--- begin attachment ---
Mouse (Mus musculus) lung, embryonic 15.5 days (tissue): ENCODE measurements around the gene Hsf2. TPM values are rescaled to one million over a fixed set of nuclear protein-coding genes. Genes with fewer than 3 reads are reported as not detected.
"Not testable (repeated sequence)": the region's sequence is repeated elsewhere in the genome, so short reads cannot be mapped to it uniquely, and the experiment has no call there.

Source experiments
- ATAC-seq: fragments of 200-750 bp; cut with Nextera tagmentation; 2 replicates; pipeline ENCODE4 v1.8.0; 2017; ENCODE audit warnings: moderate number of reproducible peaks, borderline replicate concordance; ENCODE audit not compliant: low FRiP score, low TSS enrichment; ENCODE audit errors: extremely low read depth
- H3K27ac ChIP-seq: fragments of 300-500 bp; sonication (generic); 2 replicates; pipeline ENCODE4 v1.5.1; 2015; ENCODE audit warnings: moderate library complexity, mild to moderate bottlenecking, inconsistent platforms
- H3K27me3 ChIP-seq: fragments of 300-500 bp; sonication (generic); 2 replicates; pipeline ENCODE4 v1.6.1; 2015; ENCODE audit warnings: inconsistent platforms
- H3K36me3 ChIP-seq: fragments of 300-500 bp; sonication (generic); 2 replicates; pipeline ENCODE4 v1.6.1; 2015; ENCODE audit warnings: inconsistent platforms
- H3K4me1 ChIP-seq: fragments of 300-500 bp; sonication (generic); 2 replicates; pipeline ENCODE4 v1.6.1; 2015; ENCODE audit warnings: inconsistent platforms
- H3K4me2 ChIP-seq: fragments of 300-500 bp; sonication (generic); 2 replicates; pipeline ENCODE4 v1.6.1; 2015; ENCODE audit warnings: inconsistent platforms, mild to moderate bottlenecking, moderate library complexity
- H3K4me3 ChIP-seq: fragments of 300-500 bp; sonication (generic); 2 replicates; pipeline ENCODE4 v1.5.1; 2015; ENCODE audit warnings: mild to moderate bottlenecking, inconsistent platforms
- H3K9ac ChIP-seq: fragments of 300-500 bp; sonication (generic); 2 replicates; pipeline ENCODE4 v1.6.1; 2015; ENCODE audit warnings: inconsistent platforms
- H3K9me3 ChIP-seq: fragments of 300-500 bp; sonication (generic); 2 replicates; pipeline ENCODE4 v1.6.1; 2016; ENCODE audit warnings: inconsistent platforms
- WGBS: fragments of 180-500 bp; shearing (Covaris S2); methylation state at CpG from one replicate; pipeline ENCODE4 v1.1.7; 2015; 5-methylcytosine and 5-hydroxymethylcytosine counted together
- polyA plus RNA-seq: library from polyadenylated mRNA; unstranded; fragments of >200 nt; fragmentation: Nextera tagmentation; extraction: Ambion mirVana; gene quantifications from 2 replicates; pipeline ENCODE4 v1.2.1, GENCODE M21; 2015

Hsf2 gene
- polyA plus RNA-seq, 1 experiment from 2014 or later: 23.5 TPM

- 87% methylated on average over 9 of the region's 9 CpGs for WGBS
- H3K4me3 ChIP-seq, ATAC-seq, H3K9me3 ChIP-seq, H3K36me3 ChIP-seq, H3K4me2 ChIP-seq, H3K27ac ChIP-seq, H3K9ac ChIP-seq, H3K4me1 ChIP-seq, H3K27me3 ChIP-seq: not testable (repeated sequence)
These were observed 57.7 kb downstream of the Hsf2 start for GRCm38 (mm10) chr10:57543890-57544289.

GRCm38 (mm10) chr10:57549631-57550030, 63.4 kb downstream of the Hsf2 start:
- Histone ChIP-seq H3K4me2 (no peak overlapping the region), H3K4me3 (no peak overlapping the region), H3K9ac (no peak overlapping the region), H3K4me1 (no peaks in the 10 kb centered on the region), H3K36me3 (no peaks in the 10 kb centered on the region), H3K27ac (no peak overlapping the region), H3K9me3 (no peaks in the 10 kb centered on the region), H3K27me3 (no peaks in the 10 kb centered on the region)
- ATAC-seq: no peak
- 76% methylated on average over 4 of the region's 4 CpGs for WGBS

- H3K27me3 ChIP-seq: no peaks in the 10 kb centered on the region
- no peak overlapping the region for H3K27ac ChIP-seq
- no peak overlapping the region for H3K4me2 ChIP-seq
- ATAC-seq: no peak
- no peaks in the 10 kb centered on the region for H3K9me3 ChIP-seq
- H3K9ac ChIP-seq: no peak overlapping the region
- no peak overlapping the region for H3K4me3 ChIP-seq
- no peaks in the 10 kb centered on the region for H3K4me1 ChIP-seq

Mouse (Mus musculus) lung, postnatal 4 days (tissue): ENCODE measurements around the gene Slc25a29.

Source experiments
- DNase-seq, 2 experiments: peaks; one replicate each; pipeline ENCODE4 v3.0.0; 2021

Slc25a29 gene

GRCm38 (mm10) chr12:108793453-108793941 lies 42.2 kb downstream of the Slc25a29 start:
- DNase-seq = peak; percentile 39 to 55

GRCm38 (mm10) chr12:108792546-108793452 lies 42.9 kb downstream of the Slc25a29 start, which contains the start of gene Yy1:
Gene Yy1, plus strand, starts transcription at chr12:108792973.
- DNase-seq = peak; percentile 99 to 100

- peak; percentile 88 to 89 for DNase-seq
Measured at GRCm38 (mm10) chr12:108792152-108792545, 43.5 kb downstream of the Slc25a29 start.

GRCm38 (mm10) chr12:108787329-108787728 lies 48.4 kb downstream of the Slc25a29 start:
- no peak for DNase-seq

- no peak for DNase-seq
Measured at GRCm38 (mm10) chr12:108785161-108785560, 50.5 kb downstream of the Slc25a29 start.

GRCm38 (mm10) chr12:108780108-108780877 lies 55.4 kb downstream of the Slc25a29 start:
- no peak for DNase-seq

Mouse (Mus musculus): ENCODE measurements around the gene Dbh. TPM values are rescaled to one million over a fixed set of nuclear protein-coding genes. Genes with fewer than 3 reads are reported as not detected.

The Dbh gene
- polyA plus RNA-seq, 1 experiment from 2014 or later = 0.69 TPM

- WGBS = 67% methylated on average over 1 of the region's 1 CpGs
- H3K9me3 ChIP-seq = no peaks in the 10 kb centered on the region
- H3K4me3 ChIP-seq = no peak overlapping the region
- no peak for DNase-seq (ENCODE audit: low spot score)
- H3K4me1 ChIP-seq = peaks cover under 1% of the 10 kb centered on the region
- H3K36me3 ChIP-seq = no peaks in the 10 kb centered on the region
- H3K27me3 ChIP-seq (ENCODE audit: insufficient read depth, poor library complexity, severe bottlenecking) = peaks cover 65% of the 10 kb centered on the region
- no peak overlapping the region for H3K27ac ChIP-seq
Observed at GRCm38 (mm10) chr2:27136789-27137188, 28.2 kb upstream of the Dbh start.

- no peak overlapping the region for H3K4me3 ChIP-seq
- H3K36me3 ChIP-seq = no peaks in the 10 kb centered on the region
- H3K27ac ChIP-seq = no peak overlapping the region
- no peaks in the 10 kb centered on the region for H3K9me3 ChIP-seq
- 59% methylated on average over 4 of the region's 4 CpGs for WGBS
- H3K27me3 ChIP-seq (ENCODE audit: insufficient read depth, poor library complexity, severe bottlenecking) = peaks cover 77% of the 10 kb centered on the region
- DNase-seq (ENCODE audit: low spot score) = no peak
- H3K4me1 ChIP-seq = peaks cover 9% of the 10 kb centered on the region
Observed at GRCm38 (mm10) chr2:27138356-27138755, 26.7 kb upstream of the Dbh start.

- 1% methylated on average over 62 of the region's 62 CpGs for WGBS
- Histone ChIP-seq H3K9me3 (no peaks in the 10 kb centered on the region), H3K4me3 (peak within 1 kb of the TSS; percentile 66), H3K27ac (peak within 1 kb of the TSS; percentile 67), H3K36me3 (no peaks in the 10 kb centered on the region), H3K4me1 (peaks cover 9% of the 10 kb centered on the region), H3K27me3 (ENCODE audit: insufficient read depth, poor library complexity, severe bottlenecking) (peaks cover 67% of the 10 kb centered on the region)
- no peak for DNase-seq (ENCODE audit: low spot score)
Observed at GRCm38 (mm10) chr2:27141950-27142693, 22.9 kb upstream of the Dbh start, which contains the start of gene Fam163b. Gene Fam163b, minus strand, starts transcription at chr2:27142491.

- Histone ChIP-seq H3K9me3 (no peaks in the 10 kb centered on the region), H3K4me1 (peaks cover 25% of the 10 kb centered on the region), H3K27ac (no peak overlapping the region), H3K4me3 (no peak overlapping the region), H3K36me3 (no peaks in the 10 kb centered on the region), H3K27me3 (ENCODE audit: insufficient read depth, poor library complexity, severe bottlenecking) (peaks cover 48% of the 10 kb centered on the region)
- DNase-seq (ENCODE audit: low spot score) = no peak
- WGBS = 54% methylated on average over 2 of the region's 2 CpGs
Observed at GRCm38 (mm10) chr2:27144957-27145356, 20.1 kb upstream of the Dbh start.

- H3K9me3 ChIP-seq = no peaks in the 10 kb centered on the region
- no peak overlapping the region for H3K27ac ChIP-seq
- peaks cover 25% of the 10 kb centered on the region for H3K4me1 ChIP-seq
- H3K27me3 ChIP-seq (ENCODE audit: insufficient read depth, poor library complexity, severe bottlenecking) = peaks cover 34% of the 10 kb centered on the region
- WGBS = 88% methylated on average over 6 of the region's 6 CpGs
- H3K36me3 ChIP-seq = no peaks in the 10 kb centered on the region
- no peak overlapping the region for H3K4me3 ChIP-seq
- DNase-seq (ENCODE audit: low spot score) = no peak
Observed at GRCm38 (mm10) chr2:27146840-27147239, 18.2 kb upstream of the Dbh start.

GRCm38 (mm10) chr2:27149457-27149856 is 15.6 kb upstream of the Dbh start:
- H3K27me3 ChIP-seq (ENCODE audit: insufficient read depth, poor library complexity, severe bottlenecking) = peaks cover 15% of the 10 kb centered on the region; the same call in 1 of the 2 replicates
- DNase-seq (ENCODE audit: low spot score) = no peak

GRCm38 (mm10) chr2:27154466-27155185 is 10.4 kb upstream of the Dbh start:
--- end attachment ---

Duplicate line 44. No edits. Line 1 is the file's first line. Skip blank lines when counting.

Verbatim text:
- no peak for DNase-seq